Significance of National HIV/AIDS and Aging Awareness Day

Significance of National HIV/AIDS and Aging Awareness Day

National HIV/AIDS and Aging Awareness Day is marked on the 18th of September. It is celebrated to bring light to the challenges that the aging population has to tackle in regard to HIV/AIDS. Basically, the observance of this day is to outline concepts such as testing, prevention, and treatment of those who are aging with HIV/AIDS.

In 2015, around 47% of Americans were diagnosed with HIV and they were aged 50 and above. In 2020, over 70% of Americans were diagnosed with HIV and were expected to be 50 and above. Although HIV risk factors are the same for all adults, older adults may have less knowledge of these factors and the significance of testing to identify HIV in its earliest stage.

Overview of HIV and AIDS

The human immunodeficiency virus (HIV) infection preys on the body’s immune system. Acquired immunodeficiency syndrome (AIDS) is the name of the illness’s most severe variation.

HIV attacks the body’s white blood cells, which weakens the immune system. This makes illnesses like tuberculosis, infections, and some malignancies easier to contract.

Blood, breast milk, semen, and vaginal fluids from an infected person can spread HIV to others. It cannot be shared by kisses, hugs, or food sharing. Additionally, a mother’s baby can get it from her. Antiretroviral therapy (ART) can be used to treat and prevent HIV. HIV can turn into AIDS if left untreated, frequently after many years.

Where Did HIV Come from?

  • The HIV infection came from a kind of chimpanzee in Central Africa. According to studies, HIV may have come from chimpanzees to humans.

  • The chimpanzee version of this virus is known as the simian immunodeficiency virus. It was transmitted to humans when chimpanzees were being hunted by humans for meat and came in contact with their affected blood.

  • Over decades, HIV spread across Africa gradually and later into other parts of the world.

Signs and Symptoms of HIV Infection

Once a person gets infected with HIV infection, the virus will continue to multiply and start killing immune cells – the body cells may develop mild infections or symptoms such as:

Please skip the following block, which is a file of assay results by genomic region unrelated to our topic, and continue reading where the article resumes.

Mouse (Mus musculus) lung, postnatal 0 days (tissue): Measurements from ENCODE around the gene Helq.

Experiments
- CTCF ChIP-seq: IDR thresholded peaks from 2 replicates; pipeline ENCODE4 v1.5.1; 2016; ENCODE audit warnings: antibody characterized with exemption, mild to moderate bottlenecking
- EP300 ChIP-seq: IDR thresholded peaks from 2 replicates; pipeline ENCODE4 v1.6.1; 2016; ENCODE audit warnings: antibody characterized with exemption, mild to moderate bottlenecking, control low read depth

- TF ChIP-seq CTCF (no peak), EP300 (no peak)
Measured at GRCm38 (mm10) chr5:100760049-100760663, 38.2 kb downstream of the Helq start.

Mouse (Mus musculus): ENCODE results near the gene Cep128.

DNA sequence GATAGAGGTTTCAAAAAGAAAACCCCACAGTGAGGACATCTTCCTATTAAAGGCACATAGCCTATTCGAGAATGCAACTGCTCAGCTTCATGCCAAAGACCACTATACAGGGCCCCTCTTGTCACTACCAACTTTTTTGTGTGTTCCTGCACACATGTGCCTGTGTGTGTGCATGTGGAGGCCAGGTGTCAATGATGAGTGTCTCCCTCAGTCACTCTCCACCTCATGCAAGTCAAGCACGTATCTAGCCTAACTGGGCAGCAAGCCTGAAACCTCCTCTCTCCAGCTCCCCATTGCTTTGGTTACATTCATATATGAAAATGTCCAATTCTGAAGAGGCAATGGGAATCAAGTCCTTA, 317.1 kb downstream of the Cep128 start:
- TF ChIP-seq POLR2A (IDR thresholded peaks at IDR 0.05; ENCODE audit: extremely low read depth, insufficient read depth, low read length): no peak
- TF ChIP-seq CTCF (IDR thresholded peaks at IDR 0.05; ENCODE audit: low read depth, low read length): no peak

• Fatigue

  • Fever

  • Diarrhea

  • Pneumonia

  • Shingles

  • Weight loss

  • Swollen lymph nodes

  • Cough

  • Sore throat

  • Headache

How is HIV Caused?

Breast milk, blood, semen, and vaginal secretions are just a few of the bodily fluids from HIV-positive individuals that can spread the virus. HIV can potentially be transmitted from mother to unborn child during labour and delivery. Normal daily interactions like kissing, hugging, shaking hands, or sharing personal items, food, or water do not cause infection in people.

It is crucial to remember that HIV-positive individuals who are using ART and have a viral load that cannot be detected do not transfer the virus to their sexual partners. Therefore, early access to ART and treatment are essential not just to improve the health of those living with HIV but also to prevent the spread of HIV.

How is HIV Prevented?

HIV can be prevented by reducing the risk of HIV infection by:

  • utilizing harm reduction services for people who use and inject drugs

  • being tested for sexually transmitted infections and HIV

  • using a female or male condom when you sex.

Doctors may recommend medicines and medical tools to help prevent HIV, including:

  • injectable long-acting cabotegravir

  • dapivirine vaginal rings

  • antiretroviral drugs (ARVs)

How is HIV Treated and Managed?

There is no specific cure for HIV disease. It can be treated using antiretroviral drugs that can prevent the virus from multiplying in the body. Antiretroviral therapy (ART) can’t cure HIV infection but can make the immune system strong. It helps an infected person fight against other infections.

ART reduces the amount of the infection in the body of a person. This prevents symptoms and enables people to live a healthy life. Pregnant women with HIV must take ART as it protects the mother’s health and will stop HIV from passing to the fetus prior to birth, or to the baby with breast milk.


The blog shares the importance of National HIV/AIDS and Aging Awareness Day. If you notice any of the above-mentioned symptoms, make sure to get tested for HIV/AIDS. Get informative content on health and fitness by subscribing to Personal Care N Heal.

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